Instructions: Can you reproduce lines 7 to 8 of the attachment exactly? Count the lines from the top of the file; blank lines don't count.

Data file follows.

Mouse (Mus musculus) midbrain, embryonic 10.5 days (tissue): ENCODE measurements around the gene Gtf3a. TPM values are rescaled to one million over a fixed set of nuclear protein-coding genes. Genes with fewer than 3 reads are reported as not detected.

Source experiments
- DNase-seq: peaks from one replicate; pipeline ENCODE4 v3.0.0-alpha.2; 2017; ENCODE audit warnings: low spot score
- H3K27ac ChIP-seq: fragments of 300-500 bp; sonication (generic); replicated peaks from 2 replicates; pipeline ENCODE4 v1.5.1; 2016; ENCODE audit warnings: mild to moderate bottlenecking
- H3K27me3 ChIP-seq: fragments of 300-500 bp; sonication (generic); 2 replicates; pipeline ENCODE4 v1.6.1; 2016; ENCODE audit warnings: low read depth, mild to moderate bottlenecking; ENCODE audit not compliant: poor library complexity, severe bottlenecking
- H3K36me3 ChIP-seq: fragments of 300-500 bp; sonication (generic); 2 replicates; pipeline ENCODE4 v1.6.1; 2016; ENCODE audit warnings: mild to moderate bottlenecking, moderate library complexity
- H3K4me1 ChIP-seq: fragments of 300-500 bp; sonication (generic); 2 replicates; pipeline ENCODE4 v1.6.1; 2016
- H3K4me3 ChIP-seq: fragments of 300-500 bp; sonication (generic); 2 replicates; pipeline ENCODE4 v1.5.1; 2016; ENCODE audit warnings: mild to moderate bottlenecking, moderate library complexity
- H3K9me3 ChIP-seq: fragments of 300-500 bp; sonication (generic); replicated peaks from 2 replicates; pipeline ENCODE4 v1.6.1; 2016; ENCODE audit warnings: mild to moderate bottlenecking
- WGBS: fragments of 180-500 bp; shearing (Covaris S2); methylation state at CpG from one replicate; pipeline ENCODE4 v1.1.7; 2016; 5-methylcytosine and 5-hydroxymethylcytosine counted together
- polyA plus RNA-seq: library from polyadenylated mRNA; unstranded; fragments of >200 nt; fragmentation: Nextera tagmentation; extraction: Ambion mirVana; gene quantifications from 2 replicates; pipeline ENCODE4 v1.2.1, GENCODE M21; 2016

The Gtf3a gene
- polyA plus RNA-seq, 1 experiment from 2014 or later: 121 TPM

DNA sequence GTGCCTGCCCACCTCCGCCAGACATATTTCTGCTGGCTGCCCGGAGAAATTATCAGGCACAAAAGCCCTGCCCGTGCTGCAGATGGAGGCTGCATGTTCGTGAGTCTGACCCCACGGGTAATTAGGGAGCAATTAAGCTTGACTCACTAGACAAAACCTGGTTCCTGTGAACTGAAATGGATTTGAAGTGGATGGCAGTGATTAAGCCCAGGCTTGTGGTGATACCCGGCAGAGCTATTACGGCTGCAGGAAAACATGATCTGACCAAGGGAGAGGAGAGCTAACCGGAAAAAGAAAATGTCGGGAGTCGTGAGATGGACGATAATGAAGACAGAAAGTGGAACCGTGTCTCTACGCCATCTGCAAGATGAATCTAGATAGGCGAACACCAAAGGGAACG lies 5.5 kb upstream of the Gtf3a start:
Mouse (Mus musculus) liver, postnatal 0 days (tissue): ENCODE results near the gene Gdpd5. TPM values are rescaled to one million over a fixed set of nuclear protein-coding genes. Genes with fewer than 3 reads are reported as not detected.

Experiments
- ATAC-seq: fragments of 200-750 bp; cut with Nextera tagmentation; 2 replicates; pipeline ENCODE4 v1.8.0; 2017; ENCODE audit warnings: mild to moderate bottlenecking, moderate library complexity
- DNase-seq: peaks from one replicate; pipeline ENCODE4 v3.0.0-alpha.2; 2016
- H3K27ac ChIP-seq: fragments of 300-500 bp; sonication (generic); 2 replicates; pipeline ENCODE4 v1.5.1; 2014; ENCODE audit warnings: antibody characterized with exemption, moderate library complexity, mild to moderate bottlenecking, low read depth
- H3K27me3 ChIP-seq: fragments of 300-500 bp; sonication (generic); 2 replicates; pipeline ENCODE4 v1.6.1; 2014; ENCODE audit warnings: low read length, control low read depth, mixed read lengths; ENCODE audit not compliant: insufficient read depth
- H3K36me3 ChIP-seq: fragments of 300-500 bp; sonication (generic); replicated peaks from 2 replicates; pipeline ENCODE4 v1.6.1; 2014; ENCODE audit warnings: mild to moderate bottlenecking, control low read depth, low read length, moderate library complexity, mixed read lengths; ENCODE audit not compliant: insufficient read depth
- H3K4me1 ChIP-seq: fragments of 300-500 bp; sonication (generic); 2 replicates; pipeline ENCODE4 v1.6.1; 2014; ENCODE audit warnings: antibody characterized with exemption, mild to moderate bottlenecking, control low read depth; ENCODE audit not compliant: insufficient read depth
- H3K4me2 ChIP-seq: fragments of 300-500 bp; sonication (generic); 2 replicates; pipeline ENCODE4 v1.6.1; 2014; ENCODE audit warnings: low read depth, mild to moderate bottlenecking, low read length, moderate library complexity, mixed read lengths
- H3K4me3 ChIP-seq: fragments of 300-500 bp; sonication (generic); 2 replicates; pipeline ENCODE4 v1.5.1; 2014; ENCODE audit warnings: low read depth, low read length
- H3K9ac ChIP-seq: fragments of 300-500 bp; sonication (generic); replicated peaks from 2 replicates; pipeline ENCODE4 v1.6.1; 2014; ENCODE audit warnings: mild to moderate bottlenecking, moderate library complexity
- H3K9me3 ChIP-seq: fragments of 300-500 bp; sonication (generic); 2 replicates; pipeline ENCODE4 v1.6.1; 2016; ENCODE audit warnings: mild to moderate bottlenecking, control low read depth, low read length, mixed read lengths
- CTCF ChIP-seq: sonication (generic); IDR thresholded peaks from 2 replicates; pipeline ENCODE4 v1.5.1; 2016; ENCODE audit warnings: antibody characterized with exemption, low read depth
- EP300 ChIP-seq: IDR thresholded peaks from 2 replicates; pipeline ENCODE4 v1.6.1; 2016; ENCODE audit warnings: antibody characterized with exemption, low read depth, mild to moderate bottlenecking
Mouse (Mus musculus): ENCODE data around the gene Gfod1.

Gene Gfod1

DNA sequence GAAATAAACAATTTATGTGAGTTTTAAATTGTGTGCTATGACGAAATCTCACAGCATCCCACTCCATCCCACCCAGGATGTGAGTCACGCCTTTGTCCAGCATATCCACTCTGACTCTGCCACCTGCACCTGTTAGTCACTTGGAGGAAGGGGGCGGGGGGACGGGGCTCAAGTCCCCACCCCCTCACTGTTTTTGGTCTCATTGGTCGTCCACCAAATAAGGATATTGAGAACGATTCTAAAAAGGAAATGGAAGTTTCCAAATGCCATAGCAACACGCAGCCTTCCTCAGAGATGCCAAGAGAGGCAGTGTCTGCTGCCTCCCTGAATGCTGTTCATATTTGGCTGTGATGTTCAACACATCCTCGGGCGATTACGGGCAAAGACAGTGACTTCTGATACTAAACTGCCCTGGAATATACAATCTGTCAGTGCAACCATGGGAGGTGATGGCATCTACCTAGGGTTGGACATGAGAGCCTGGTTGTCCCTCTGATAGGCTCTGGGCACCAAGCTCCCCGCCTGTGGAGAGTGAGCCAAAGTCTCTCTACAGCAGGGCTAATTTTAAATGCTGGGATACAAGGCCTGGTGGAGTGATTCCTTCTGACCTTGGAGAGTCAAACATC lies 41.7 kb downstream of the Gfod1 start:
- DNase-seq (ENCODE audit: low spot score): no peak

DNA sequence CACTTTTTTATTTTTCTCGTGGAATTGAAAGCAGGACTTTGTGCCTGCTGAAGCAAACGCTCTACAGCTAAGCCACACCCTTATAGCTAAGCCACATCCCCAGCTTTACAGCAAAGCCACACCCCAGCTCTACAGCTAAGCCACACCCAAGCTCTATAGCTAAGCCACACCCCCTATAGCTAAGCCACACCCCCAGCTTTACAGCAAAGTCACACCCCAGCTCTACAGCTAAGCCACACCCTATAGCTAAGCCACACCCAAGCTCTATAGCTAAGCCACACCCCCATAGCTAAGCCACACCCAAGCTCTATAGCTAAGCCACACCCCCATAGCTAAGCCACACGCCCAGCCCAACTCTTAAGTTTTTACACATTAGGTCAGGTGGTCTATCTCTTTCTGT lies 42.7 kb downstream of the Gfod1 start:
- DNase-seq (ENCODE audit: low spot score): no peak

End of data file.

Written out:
- H3K4me1 ChIP-seq: fragments of 300-500 bp; sonication (generic); 2 replicates; pipeline ENCODE4 v1.6.1; 2016
- H3K4me3 ChIP-seq: fragments of 300-500 bp; sonication (generic); 2 replicates; pipeline ENCODE4 v1.5.1; 2016; ENCODE audit warnings: mild to moderate bottlenecking, moderate library complexity